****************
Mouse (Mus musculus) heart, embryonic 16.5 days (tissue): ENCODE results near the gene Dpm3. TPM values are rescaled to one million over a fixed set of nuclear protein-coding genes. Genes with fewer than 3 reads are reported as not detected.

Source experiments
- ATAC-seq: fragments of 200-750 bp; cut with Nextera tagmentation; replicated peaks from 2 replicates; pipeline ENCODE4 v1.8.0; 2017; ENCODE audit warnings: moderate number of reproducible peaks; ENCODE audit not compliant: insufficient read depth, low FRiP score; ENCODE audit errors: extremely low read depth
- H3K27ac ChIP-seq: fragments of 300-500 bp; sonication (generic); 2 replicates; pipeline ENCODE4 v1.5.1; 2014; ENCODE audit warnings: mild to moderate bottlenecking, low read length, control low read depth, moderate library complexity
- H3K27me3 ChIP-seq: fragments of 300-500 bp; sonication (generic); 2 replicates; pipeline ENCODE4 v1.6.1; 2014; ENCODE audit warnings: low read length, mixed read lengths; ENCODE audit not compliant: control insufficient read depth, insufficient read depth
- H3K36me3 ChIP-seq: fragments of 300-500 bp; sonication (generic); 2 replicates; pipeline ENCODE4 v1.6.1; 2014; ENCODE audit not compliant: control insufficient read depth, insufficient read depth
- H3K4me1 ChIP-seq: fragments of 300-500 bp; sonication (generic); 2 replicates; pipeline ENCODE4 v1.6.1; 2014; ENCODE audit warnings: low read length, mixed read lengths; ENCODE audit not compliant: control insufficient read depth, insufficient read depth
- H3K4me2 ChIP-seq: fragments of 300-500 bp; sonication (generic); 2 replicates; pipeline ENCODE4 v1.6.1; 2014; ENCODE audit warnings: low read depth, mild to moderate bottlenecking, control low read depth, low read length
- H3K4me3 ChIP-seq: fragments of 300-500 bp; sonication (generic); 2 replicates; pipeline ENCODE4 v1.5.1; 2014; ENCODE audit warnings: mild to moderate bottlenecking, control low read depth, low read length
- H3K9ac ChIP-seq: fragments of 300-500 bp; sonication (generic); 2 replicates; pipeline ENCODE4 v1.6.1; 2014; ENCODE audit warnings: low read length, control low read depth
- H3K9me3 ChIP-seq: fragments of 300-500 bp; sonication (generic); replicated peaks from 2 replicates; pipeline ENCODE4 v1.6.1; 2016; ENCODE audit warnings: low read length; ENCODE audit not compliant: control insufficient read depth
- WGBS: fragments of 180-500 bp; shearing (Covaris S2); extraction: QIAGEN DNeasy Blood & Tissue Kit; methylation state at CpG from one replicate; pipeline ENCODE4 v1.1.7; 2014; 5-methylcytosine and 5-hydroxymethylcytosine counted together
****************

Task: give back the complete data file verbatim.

Mouse (Mus musculus) heart, embryonic 16.5 days (tissue): ENCODE results near the gene Dpm3. TPM values are rescaled to one million over a fixed set of nuclear protein-coding genes. Genes with fewer than 3 reads are reported as not detected.

Source experiments
- ATAC-seq: fragments of 200-750 bp; cut with Nextera tagmentation; replicated peaks from 2 replicates; pipeline ENCODE4 v1.8.0; 2017; ENCODE audit warnings: moderate number of reproducible peaks; ENCODE audit not compliant: insufficient read depth, low FRiP score; ENCODE audit errors: extremely low read depth
- H3K27ac ChIP-seq: fragments of 300-500 bp; sonication (generic); 2 replicates; pipeline ENCODE4 v1.5.1; 2014; ENCODE audit warnings: mild to moderate bottlenecking, low read length, control low read depth, moderate library complexity
- H3K27me3 ChIP-seq: fragments of 300-500 bp; sonication (generic); 2 replicates; pipeline ENCODE4 v1.6.1; 2014; ENCODE audit warnings: low read length, mixed read lengths; ENCODE audit not compliant: control insufficient read depth, insufficient read depth
- H3K36me3 ChIP-seq: fragments of 300-500 bp; sonication (generic); 2 replicates; pipeline ENCODE4 v1.6.1; 2014; ENCODE audit not compliant: control insufficient read depth, insufficient read depth
- H3K4me1 ChIP-seq: fragments of 300-500 bp; sonication (generic); 2 replicates; pipeline ENCODE4 v1.6.1; 2014; ENCODE audit warnings: low read length, mixed read lengths; ENCODE audit not compliant: control insufficient read depth, insufficient read depth
- H3K4me2 ChIP-seq: fragments of 300-500 bp; sonication (generic); 2 replicates; pipeline ENCODE4 v1.6.1; 2014; ENCODE audit warnings: low read depth, mild to moderate bottlenecking, control low read depth, low read length
- H3K4me3 ChIP-seq: fragments of 300-500 bp; sonication (generic); 2 replicates; pipeline ENCODE4 v1.5.1; 2014; ENCODE audit warnings: mild to moderate bottlenecking, control low read depth, low read length
- H3K9ac ChIP-seq: fragments of 300-500 bp; sonication (generic); 2 replicates; pipeline ENCODE4 v1.6.1; 2014; ENCODE audit warnings: low read length, control low read depth
- H3K9me3 ChIP-seq: fragments of 300-500 bp; sonication (generic); replicated peaks from 2 replicates; pipeline ENCODE4 v1.6.1; 2016; ENCODE audit warnings: low read length; ENCODE audit not compliant: control insufficient read depth
- WGBS: fragments of 180-500 bp; shearing (Covaris S2); extraction: QIAGEN DNeasy Blood & Tissue Kit; methylation state at CpG from one replicate; pipeline ENCODE4 v1.1.7; 2014; 5-methylcytosine and 5-hydroxymethylcytosine counted together